and $\displaystyle{\frac{\partial{H}}{\partial{v}}(u,v,w)=\frac{\partial}{\partial{v}}\left (\int_u^vf(w,y)\, dy\right )=\frac{\partial}{\partial{v}}\left (-\int_v^uf(w,y)\, dy\right )=-\frac{\partial}{\partial{v}}\left (\int_v^uf(w,y)\, dy\right )=-f(w,v)}$.

We also have that $\displaystyle{\frac{\partial{H}}{\partial{w}}(u,v,w)=\frac{\partial}{\partial{w}}\left (\int_u^vf(w,y)\, dy\right )=\int_u^v\frac{\partial}{\partial{w}}f(w,y)\, dy=\int_u^vf_w(w,y)\, dy}$.

Therefore, we get:
\begin{equation*}F'(x) = f(x, g(x))\cdot g'(x)-f(x, h(x))\cdot h'(x)+\int_{g(x)}^{h(x)}f_x(x,h(x))\, dy\end{equation*}

I think that a plus and minus sign should be exchanged. (Worried)

I like Serena said:
Let's see... suppose we integrate $\phi$ with anti-derivative $\Phi$, followed by differentiating with respect to the lower bound $u$.
Then:
$$\pd {}u \int_u^v \phi(x)dx = \pd{}u[ \Phi(v) - \Phi(u)] = -\phi(u)$$
isn't it? (Wondering)

I think it should be $-f(w,u)$. (Thinking)

Oh yes (Tmi)

We have that $\displaystyle{\frac{\partial{H}}{\partial{u}}(u,v,w)=\frac{\partial}{\partial{u}}\left (\int_u^vf(w,y)\, dy\right )=\frac{\partial}{\partial{u}}\left (-\int_v^uf(w,y)\, dy\right )=-\frac{\partial}{\partial{u}}\left (\int_v^uf(w,y)\, dy\right )=-f(w,u)}$ and $\displaystyle{\frac{\partial{H}}{\partial{v}}(u,v,w)=\frac{\partial}{\partial{v}}\left (\int_u^vf(w,y)\, dy\right )=f(w,v)}$, right? (Wondering) The derivative $\displaystyle{\frac{\partial{H}}{\partial{w}}(u,v,w)=\frac{\partial}{\partial{w}}\left (\int_u^vf(w,y)\, dy\right )=\int_u^v\frac{\partial}{\partial{w}}f(w,y)\, dy=\int_u^vf_w(w,y)\, dy}$ is correct, or not? (Wondering)
I like Serena said:
I think that a plus and minus sign should be exchanged. (Worried)

So, we get \begin{align*}F'(x)&=\frac{\partial{H}}{\partial{u}}(g(x), h(x), x)\cdot g'(x)+\frac{\partial{H}}{\partial{v}}(g(x), h(x), x)\cdot h'(x)+\frac{\partial{H}}{\partial{w}}(g(x), h(x), x)\\ & = -f(x, g(x))\cdot g'(x)+f(x, h(x))\cdot h'(x)+\int_{g(x)}^{h(x)}f_x(x,h(x))\, dy\end{align*}
right? (Wondering)

Indeed. All correct. (Happy)

All of that can be encapsulated into "Leibniz's rule":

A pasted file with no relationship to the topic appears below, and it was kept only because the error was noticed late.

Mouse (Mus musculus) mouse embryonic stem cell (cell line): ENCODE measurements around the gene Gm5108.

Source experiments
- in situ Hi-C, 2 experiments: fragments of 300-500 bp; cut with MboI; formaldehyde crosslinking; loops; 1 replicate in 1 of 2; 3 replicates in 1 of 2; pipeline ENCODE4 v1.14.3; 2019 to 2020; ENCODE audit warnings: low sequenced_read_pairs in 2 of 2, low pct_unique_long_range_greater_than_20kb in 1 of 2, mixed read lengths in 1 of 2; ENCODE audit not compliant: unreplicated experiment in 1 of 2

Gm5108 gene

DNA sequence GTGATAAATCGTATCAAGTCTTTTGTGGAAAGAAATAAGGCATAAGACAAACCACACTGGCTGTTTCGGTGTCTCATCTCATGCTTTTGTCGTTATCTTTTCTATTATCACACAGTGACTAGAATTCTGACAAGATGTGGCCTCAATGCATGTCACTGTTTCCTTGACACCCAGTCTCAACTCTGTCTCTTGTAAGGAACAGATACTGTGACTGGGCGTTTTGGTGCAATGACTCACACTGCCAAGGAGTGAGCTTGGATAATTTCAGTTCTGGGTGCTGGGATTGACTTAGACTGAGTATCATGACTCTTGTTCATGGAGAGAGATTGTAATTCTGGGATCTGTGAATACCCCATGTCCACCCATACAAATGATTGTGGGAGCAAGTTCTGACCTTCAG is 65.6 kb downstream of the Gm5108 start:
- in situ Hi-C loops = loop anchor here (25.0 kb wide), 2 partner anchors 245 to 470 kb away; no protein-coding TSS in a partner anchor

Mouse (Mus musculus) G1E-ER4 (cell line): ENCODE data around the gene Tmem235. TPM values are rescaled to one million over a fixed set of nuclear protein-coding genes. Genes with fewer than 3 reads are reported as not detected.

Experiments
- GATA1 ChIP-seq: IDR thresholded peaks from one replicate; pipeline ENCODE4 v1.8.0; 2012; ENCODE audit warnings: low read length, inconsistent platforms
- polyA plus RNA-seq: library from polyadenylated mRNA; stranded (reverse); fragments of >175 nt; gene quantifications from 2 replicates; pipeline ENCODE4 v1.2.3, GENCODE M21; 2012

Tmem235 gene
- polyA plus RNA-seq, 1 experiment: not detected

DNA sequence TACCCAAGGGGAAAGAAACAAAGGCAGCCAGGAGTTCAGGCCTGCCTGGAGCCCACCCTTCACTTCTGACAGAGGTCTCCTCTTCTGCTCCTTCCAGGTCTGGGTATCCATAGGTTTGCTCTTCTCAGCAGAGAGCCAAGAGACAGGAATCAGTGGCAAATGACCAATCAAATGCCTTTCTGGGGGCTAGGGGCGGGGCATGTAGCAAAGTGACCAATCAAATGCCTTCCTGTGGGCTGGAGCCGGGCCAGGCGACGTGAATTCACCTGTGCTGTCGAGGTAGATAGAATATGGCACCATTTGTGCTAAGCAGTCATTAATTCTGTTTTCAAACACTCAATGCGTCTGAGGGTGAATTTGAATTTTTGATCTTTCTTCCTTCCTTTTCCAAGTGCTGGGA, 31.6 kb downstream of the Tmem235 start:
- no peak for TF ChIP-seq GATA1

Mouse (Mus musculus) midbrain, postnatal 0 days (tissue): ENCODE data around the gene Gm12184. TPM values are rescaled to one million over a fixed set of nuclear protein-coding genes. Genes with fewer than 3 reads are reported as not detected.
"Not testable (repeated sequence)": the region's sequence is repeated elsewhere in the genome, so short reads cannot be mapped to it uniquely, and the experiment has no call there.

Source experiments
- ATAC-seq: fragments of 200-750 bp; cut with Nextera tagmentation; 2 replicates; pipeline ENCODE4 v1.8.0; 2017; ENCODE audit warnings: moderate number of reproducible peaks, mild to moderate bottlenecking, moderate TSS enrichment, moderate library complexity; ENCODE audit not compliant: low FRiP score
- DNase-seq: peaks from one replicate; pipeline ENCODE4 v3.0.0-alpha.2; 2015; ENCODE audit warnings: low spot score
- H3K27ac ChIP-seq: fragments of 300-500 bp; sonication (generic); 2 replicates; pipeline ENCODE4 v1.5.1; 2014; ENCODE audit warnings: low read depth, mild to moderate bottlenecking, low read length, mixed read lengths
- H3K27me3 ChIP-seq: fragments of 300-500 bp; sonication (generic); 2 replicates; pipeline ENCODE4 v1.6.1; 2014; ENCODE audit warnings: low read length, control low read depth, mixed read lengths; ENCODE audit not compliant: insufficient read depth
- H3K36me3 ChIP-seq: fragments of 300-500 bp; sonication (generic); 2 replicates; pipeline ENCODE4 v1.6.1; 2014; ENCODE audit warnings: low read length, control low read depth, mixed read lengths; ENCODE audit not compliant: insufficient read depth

$$\frac{d}{dx}\int_{\alpha(x)}^{\beta(x)} F(x, t)dt= \frac{d\beta}{dx}F(x, \beta(x))- \frac{d\alpha(x)}{dx}F(x,\alpha(x))+ \int_{\alpha(x)}^{\beta(x)} \frac{\partial F(x,t)}{\partial x} dx$$

Thank you very much! (Smile)

## 1. What is the chain rule?

The chain rule is a mathematical rule used to calculate the derivative of a composite function, which is a function made up of two or more functions. It states that the derivative of a composite function is equal to the derivative of the outer function multiplied by the derivative of the inner function.

## 2. How do you use the chain rule to calculate the derivative of an integral?

In order to use the chain rule to calculate the derivative of an integral, you first need to rewrite the integral in terms of a composite function. Then, you can apply the chain rule to the composite function to find the derivative. Finally, you can substitute the result back into the original integral to get the final answer.

## 3. Can the chain rule be applied to any type of integral?

Yes, the chain rule can be applied to any type of integral, including definite and indefinite integrals. As long as the integral can be rewritten in terms of a composite function, the chain rule can be used to find the derivative.

## 4. What are the common mistakes when using the chain rule to calculate the derivative of an integral?

One common mistake is forgetting to apply the chain rule to the inner function and only finding the derivative of the outer function. Another mistake is incorrectly rewriting the integral in terms of a composite function, leading to an incorrect result.

## 5. Are there any shortcuts or tricks for using the chain rule to calculate the derivative of an integral?

Yes, you can use the substitution method to make the integral easier to rewrite in terms of a composite function. This can save time and reduce the chance of making mistakes when using the chain rule to find the derivative.